I am a little late on getting a summary post of the 2018 Farm Bill changes out, but nonetheless I wanted to make sure I got it done. In a lot of ways this post will aim to provide clarity for farmers and others in agriculture, so if I do not break down a program well enough for anyone who is not familiar with them please leave a comment or send feedback with any questions or issues you want clarified. I will also say an upfront “thank you” to the National Association of Wheat Growers staff for putting together many of the highlights included here.
In a lot of ways the 2018 Farm Bill is similar to the 2014 Farm Bill. It did not make the fundamental changes to the commodity programs that we saw in the 2014 Farm Bill. The full text of the bill can be found here. The 2018 Farm Bill does have quite a few important updates that impact farmers across the country including updates to the commodities programs, trade title, conservation, crop insurance and some other miscellaneous programs.
** Disclaimer — all of these programs will have to go through a rule making process which may alter the end result of the programs slightly.
Title 1 – Commodities
The Agriculture Risk Coverage (ARC) and Price Loss Coverage (PLC) from the 2014 Farm Bill were both reauthorized. Both ARC Individual (ARC-IC) and ARC County (ARC-CO) were reauthorized. It was somewhat of a surprise to see ARC-IC included in the final bill given the low participation rate from 2014-2018, however for Montana producers it was a welcome sight.
Farmers will now have the option to re-elect programs several times during the length of the 2018 Farm Bill. Farmers will be able to re-elect their program for the 2019 crop year and then beginning in 2021 will have the option to do so annually.
One of the more contentious issues during the conference committee between the House and the Senate was a proposed change to base acres from the House Bill. The final language maintained the current base acre structure as well as the current payment structure (85% of base acres for PLC and ARC-CO and 65% of base acres for ARC-IC). There was a small change made to base acres though that will impact some producers. For the 2018 Farm Bill you are required that a farm that has only been planted to pasture or grass from 2009-2017 will not be eligible for farm payments. The farm will maintain their yields and base acres, but they will be ineligible for ARC/PLC payments for the duration of the 2018 Farm Bill. This was done to allow flexibility for consideration in the 2023 Farm Bill. Producers impacted by this change will be eligible to enroll in the Grassland Conservation Initiative through the Conservation Stewardship Program (CSP) if they are willing to address an existing resource concern. These payments will be capped at $18 per acre per year.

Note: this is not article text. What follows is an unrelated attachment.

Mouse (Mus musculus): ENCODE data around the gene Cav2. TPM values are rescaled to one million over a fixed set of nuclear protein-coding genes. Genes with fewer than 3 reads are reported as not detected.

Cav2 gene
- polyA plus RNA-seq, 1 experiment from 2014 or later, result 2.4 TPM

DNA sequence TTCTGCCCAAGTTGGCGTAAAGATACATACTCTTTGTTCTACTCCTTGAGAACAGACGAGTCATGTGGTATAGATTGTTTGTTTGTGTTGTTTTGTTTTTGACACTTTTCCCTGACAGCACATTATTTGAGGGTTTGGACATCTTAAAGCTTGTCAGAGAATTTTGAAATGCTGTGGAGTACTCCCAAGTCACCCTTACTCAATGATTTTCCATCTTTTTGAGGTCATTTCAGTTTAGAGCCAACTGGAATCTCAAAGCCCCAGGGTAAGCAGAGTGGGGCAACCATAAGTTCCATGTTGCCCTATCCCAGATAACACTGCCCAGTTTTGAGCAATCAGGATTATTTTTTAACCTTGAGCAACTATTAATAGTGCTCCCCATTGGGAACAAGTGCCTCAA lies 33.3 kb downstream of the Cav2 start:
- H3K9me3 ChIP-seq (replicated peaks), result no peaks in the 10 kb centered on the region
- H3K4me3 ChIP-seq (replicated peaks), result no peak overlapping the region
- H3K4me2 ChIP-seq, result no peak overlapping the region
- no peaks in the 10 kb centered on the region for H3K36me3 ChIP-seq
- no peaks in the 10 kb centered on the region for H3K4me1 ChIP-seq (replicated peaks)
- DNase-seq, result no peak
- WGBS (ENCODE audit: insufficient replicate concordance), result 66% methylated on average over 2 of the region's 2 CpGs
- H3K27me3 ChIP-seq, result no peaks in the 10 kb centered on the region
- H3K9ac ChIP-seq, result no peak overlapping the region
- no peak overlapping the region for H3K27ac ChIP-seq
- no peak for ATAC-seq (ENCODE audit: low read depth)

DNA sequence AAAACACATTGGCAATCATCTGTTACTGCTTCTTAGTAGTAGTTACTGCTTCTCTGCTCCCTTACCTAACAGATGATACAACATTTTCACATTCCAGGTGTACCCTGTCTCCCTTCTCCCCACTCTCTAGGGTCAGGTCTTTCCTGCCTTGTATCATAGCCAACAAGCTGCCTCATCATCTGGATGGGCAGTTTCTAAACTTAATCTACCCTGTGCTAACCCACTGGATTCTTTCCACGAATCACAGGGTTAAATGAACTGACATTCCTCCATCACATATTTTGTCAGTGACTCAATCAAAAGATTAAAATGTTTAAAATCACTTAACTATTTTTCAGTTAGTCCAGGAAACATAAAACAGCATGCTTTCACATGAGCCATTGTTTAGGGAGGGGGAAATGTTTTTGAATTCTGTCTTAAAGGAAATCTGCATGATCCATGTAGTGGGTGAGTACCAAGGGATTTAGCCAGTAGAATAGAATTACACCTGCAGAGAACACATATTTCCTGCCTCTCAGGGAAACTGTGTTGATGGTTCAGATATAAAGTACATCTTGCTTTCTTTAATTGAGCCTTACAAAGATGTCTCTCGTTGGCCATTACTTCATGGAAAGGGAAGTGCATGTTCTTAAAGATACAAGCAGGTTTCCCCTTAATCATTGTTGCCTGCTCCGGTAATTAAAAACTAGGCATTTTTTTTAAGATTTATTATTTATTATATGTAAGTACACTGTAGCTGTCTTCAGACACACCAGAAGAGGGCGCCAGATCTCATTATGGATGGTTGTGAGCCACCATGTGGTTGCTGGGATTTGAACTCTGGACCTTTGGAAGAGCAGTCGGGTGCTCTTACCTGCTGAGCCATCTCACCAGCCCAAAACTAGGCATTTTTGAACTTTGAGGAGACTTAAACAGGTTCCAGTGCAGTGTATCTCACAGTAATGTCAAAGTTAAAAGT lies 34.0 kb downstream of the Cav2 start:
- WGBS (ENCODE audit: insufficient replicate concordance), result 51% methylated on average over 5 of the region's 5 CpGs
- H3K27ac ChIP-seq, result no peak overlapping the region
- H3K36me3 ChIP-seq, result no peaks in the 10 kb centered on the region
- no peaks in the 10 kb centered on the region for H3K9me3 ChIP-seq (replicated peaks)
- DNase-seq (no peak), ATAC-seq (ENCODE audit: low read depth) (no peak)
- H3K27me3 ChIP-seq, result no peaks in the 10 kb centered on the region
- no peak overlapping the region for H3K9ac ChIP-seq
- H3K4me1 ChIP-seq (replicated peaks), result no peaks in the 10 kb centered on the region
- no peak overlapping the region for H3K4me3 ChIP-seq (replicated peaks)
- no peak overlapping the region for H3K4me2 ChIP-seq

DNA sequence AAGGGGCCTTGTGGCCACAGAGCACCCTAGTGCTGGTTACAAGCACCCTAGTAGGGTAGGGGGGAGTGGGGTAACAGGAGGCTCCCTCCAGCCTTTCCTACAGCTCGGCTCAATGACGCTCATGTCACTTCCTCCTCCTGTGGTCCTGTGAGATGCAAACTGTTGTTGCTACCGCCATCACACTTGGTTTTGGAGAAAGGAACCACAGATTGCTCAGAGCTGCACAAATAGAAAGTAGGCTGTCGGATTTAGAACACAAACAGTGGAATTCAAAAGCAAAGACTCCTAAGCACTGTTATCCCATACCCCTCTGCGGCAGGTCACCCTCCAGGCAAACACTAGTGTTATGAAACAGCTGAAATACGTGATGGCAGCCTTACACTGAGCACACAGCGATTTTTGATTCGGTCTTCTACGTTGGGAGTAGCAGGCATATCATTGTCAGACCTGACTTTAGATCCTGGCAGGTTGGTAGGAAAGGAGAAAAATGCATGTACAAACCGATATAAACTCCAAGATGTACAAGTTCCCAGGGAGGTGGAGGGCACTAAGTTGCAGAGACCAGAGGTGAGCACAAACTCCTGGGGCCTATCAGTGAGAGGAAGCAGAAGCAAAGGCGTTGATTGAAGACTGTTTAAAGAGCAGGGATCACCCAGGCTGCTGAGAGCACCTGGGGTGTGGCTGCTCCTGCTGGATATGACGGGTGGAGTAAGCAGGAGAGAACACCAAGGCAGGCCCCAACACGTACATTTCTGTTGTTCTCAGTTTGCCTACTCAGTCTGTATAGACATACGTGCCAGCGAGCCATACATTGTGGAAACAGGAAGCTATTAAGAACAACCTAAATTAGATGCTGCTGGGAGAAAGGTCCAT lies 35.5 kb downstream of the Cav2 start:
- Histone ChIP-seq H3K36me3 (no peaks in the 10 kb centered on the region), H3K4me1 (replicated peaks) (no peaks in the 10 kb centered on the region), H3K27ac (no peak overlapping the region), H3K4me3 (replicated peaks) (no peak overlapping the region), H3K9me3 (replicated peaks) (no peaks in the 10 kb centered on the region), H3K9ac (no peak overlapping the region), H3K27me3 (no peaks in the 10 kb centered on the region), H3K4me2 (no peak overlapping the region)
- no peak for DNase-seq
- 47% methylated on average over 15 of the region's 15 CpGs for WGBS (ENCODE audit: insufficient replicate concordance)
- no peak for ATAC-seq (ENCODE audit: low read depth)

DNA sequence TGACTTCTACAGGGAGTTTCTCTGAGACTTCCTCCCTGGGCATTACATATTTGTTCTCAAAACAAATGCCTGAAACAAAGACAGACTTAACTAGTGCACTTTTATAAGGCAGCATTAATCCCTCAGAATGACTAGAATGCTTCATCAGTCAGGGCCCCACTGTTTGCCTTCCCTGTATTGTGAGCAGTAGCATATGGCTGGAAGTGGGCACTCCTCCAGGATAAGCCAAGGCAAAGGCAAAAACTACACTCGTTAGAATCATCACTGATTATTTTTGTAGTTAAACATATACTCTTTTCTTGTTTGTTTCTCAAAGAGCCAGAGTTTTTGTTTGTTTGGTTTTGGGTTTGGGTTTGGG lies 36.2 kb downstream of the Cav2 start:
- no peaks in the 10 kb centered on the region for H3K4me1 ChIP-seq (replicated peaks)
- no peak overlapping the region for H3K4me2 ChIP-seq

One of the top complaints about the ARC program for the past 4 years was way the data collection cascade functioned. The yield data necessary for the program was collected from National Agriculture Statistics Service (NASS) first, then the Risk Management Agency (RMA) was used if NASS data was unavailable, followed by the use of the state Farm Service Agency (FSA) committees. In the 2018 Farm Bill the cascade will now prioritize RMA data, followed by NASS, and then the county committees if necessary. Given the priority placed on this issue by farmers and commodity groups it was no surprise to see it included in the final text. RMA data.
The change in the data cascade is not expected to change the overall budget needs for the program, meaning it is not expected to increase total payments. It will, however, make the payments based on actual production reports that are required by law to be accurate as opposed to surveys. The data cascade will still require the same number of reports (for either RMA or NASS) as it did in the 2014 Farm Bill. For details on how those yields are calculated please see the Background Info for Use of Detailed Yield File or the ARC/PLC program page, linked here.
The Montana Grain Growers Association and the National Association of Wheat Growers also pushed for, and got, an important change to the ARC-CO program. We now have the ability to break some large counties into smaller sub-counties (limit of 2 sub-counties per county). This was an issue that is particularly important to Montana producers. We are known for large counties that are geographically and climatically diverse. The sub-county allowance is fairly limited and counties are only eligible if they have over 190,000 base acres and are larger than 1,400 square miles. The program is currently limited to up to 25 counties nationwide.
Other minor ARC changes also include the following:
- An increase in the yield plug from 70% to 80%.
- The USDA must calculate and utilize a trend-adjusted yield (similar to the trend adjusted yield used in the crop insurance program).
- The program will utilize an “effective reference price”. These prices have certain requirements, similar to the changes to the PLC program (I will detail those changes in the next paragraph).
- Requires separate irrigated and non-irrigated in each county.
- USDA is required to publish the payment rate within 30 days of the end of the marketing year.
- USDA is required to publish the data source.
The changes to the PLC program were fairly limited. One of the biggest changes was the addition of an “effective reference price.” To utilize the new effective reference price, an Olympic average of the past 5 years of marketing year average prices times 85% must exceed the statutory reference price. This effective reference price can increase to 115% of the statutory reference price. The reference price can never drop below the current statutory reference price (I will show the current 5 year Olympic average prices in my examples but the payment rates cannot drop to those levels).